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When we aren’t writing about coworking spaces, we at Deskmag are counting them. The number of coworking spaces worldwide increased by 17 percent between February and May, Deskmag’s latest analysis shows. That’s the same growth rate experienced in the preceding four months, showing that interest in coworking is expanding at a steady pace. South America and Oceania are still the regions experiencing the biggest boom. Worldwide there are now 820 coworking spaces.
By Carsten Foertsch - Monday, 30 May 2011

Deskmag keeps a close eye on the growth of the coworking movement. We don’t just track new additions to our sister site Deskwanted; we also pay attention to other shared office listing sites, coworking forums and Twitter announcements to keep an accurate overview of what’s going on. Our previous desk count covered the period from 1 October 2010 to 31 January 2011. The current count is for 1 February until 31 May 2011.

Our latest analysis shows that growth in coworking is slowing slightly in North America. There are now 380 coworking spaces across the region, an increase of about 12 percent. 30 of those are in Canada, the remainder in the USA. In both countries, an additional 40 coworking spaces opened their doors since the last count.

Coworking in Europe is still growing strongly, increasing by 21 percent in the latest period. Most notably, freelancers in Spain, Belgium and France can now enjoy more new collaborative work spaces; in these countries, the number rose by more than a third.

Despite being a larger country, France has fallen behind Spain in offering flexible workspace. So far only 18 coworking spaces have opened there, compared to 35 its the southern neighbour. Germany and the UK are growing at close to the global average. Germany is now home to 67 coworking spaces, and there are 48 in Great Britain.

Italy presents a slightly more complex case for the compilers of coworking statistics. We have counted 39 coworking spaces there, though others might find there to be 69. This is because the Italians have a looser definition of what makes a real coworking space.

Italy is home to the Coworking Project, an organization that also promotes flexible workspaces within traditional offices and temporary spaces. Pop-up workstations are available in many different locations that might not be considered coworking spaces elsewhere.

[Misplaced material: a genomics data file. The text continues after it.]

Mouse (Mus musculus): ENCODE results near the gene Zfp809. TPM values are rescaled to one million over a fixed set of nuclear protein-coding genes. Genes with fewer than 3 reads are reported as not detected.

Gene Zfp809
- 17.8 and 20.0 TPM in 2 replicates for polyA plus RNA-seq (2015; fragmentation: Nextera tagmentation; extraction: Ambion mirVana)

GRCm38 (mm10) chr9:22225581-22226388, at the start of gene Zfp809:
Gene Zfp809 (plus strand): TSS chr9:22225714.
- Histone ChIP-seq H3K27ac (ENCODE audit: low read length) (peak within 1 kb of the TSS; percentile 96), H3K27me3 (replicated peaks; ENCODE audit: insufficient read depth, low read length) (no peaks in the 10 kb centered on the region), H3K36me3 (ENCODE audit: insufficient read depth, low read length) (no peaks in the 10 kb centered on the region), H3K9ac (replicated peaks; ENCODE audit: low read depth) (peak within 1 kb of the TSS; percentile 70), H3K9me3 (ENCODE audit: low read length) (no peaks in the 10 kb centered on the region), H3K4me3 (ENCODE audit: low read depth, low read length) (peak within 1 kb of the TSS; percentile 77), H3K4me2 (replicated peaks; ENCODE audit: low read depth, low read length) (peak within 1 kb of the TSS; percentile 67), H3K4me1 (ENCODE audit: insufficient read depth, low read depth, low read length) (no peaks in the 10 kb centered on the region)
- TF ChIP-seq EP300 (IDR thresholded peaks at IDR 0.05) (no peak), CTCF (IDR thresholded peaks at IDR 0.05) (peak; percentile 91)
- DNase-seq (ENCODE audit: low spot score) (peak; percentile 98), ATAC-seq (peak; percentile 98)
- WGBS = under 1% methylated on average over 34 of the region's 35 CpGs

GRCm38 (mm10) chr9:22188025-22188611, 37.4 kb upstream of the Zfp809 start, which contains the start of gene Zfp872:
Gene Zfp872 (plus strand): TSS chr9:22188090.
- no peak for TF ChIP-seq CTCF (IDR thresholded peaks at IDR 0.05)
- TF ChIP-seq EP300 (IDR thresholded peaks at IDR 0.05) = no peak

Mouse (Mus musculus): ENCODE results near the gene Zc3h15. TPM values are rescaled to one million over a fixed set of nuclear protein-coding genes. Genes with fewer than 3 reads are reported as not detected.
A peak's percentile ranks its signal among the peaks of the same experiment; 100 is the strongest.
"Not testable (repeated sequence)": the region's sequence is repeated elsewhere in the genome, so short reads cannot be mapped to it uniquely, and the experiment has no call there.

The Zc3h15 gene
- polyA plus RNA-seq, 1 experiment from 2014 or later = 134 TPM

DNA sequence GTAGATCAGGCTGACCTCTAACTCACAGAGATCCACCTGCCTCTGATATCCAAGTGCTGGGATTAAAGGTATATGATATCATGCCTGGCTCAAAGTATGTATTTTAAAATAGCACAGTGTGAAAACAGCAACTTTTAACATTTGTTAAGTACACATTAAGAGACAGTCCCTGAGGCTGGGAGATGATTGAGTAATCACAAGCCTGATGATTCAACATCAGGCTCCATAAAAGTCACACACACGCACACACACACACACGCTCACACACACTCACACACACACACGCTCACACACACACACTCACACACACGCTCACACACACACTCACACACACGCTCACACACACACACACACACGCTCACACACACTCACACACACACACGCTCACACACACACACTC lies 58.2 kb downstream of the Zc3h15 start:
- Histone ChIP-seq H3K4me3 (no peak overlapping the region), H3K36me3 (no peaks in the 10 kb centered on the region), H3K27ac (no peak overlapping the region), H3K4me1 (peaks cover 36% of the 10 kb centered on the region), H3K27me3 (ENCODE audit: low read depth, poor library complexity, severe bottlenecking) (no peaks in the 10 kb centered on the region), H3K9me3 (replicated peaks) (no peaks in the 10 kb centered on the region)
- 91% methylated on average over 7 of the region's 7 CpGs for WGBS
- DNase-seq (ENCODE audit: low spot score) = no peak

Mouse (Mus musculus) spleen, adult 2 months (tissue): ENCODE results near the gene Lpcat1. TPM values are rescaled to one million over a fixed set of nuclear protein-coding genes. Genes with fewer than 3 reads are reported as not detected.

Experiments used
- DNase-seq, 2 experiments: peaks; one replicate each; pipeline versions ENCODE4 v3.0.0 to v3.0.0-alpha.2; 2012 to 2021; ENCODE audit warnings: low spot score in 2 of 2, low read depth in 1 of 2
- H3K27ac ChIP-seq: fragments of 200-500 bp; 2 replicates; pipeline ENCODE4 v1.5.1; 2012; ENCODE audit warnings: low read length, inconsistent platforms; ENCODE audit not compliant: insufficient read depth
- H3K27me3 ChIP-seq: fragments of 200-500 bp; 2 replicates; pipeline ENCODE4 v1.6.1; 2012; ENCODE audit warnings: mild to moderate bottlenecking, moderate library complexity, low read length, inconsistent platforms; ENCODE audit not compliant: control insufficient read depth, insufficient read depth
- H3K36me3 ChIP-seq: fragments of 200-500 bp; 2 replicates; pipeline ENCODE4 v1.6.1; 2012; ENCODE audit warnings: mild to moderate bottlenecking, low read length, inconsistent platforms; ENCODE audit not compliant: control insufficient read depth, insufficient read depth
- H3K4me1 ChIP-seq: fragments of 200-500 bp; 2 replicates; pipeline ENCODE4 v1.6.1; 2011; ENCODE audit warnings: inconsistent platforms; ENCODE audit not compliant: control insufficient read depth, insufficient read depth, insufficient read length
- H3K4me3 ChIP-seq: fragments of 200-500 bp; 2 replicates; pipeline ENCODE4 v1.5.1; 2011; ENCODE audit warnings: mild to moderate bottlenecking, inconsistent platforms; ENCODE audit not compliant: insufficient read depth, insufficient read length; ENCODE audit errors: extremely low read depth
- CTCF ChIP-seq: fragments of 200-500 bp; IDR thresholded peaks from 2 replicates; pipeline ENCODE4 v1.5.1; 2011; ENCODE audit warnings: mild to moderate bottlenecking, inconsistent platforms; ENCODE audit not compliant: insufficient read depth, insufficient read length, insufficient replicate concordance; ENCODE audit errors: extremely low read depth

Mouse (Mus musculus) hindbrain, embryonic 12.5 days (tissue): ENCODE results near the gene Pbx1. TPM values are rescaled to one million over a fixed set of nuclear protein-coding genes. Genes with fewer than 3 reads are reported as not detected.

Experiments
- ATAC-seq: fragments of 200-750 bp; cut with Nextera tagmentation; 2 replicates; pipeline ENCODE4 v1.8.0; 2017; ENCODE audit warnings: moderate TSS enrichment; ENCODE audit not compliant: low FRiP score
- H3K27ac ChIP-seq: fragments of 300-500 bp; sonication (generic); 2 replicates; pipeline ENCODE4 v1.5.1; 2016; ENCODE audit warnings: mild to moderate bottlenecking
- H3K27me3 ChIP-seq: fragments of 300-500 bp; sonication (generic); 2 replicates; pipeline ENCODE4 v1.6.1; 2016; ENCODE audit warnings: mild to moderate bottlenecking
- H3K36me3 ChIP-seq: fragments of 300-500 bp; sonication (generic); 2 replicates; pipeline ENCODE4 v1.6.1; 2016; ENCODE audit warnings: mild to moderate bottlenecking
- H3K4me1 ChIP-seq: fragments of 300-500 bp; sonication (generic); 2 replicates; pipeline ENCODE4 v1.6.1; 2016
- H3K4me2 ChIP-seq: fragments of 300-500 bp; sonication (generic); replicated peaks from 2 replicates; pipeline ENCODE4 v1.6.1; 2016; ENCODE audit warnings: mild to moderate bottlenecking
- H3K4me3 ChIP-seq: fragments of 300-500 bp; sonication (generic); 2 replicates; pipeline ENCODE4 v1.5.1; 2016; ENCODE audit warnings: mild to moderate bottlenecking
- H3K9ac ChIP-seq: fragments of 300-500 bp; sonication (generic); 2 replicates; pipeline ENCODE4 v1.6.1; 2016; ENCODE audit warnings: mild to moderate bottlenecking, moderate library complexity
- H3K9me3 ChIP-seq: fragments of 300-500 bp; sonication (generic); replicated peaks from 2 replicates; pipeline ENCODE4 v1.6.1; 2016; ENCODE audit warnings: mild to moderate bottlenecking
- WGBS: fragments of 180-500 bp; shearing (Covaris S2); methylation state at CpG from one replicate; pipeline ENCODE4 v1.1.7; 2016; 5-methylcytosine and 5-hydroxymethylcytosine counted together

At these stations, coworking is not the main goal but a welcome side effect. Since these spaces are not committed full-time coworking spaces, we’ve left them out of our global count. Not that we’re opposed to the idea – on the contrary! We find the Coworking Project movement to be superb, and will write more about it in the future.

The biggest growth in coworking has occurred not in Europe, but in Latin America and Oceania. So people in countries such as Brazil and Australia can now enjoy a third more coworking spaces.

On a city level, Chicago has joined the ranks of cities with a double-digit number coworking spaces, as it is home to 14 such locations. New York, with 23 spaces, overtook San Francisco, with 20, but only if you count within the city limits. The entire Bay Area is still the world hotspot for new collaborative workspaces. Third place is now shared between Berlin and London, with 17 coworking spaces each. Other fast-rising coworking cities are Barcelona and Madrid. And Tokyo has now eight coworking spaces.

So much for the bare numbers. Now to add some color, we're looking for beautiful images of coworking spaces in action. We are now calling for submissions to a coworking photo exhibition, which will travel to different meetings and events such as the Coworking Europe Conference in Berlin this November, and the Coworking Barcamp Germany in Wuppertal this July. This email address is being protected from spambots. You need JavaScript enabled to view it. your high-resolution images with a brief description. Remember, photos with people in them are always more attractive!

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